On Capitol Hill, Bird Walks Help Politicians Find Common Ground
Story by Ariel Wittenberg; photos by Chris Linder
December 21, 2021
It’s a busy morning on Capitol Hill when the gaggle of congressional staffers and their boss, U.S. Rep. Alan Lowenthal, gather on the back lawn.
At this moment in early October, Congress is locked in negotiations over the biggest-ever boost in federal funding to fight climate change. But this morning’s meeting isn’t about legislation in the House of Representatives. It’s about three visitors perched atop the chamber’s roof, backlit by the Capitol Dome’s soft gold glow.
“Will you look at that, House Sparrows sitting on the people’s House!” exclaims Tykee James, the government affairs coordinator for National Audubon Society, eliciting a muffled chuckle from the dozen legislative aides and interns assembled.
James often makes dad jokes as icebreakers on the bird walks he leads monthly for staffers from both Congressional chambers and political parties. He started the walks in 2019 as a way to forge connections with lawmakers and their staff who might work on bird-related legislation. But the coronavirus pandemic, and then Capitol Hill security concerns (when much of the National Mall was fenced off following the Jan. 6 riot), put the bird walks on a yearlong hiatus. Now the walks are back, and James says they serve another purpose: building common ground in a place that is perhaps more partisan now than it’s ever been.
“If you take down the political barriers and you just bird a little bit, if you calm down, smell the flowers, and look for some feathers, then I think that you can genuinely find where people are coming from and that gives you a better opportunity to find where you can meet in the middle,” he says.
On this crisp October morning, James explicitly avoids talking politics: “I do no kind of lobbying on these walks.” Instead, he gives pointers on using binoculars, fields questions about the difference between male and female House Sparrows, and mimics the different caws of Fish Crows and American Crows.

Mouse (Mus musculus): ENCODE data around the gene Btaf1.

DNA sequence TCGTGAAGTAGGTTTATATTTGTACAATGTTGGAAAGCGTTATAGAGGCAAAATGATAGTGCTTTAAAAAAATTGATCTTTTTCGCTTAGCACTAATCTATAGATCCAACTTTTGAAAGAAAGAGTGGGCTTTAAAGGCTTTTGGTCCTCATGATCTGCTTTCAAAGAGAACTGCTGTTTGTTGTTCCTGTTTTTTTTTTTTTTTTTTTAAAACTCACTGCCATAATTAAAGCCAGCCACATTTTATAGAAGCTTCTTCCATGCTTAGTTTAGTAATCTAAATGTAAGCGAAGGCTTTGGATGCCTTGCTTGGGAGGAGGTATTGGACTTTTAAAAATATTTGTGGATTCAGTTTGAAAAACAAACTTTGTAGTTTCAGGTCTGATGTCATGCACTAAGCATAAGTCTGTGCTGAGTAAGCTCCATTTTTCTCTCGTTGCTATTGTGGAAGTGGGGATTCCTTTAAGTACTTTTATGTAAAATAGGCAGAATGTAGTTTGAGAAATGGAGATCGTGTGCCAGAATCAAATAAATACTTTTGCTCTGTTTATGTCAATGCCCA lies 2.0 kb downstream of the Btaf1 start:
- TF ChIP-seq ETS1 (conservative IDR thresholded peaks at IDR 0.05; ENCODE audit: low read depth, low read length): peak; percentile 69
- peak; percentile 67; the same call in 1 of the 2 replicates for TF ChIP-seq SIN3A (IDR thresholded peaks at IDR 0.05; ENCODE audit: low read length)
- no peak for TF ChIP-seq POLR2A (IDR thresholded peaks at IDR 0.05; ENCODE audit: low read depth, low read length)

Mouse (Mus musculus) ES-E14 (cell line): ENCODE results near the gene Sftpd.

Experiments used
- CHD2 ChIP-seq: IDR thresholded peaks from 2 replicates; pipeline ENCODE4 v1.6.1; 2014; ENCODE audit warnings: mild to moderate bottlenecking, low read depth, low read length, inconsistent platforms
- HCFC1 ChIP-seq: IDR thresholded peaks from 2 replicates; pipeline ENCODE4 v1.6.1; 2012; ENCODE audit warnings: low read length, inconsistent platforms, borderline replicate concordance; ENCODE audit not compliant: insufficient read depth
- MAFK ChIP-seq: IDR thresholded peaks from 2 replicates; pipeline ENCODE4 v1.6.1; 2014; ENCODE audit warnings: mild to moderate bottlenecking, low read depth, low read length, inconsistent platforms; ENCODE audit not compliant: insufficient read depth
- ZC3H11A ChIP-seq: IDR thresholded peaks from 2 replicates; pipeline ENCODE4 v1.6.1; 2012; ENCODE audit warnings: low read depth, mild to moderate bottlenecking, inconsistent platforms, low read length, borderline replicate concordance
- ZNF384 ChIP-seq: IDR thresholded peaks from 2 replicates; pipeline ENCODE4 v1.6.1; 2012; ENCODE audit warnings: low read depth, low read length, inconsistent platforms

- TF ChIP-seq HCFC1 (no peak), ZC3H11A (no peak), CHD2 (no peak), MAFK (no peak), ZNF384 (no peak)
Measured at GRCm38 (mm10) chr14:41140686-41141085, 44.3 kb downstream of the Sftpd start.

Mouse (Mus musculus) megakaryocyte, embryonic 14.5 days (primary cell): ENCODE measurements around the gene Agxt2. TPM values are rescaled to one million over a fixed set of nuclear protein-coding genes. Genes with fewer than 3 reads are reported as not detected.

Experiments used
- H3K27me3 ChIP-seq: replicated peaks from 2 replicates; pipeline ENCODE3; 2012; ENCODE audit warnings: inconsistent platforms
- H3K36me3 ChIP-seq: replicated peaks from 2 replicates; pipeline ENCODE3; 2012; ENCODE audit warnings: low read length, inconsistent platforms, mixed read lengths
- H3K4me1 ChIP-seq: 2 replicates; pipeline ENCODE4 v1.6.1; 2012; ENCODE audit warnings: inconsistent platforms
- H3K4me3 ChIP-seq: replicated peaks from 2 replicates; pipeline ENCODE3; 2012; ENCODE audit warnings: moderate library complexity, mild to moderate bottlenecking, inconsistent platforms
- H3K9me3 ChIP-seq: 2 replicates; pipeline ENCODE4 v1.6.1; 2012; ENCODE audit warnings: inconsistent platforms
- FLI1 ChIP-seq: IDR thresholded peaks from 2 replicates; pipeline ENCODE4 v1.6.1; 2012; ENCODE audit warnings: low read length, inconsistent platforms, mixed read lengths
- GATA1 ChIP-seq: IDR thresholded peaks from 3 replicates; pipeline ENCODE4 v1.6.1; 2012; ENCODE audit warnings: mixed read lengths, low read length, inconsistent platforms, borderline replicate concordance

It’s all part of a strategy.
“It’s not about me being an expert, it’s about me trying to find ways to connect people with the excitement of it all,” he says. “Being present for moments like this makes you feel connected to birds and to their issues.”
Congressman Lowenthal is no stranger to bird policy. He (a California Democrat) joined with Rep. Brian Fitzpatrick (a Pennsylvania Republican) to coauthor the Migratory Bird Protection Act that’s being considered in the 117th Congress. The Act would permanently codify protections for migratory birds that were rolled back during the Trump Administration (but recently reinstated by President Biden). Reps. Lowenthal and Fitzpatrick have also reintroduced legislation calling for the U.S. to join the Agreement on the Conservation of Albatrosses and Petrels, a conservation treaty that covers 31 species of seabirds.
But this is Lowenthal’s “first bird walk,” he says, and he is genuinely surprised when James tells him that American Robins aren’t actually robins at all, but a type of thrush.
“Where are the robins, then?” Lowenthal asks.
“They are in Europe,” James says.
To Lowenthal, participating in a bird walk is a means to escape the grind of the Capitol, where later in the day he will pay his respects to victims of the Covid-19 pandemic at a ceremony near the Washington Monument before returning to the House chamber for more debate on spending bills.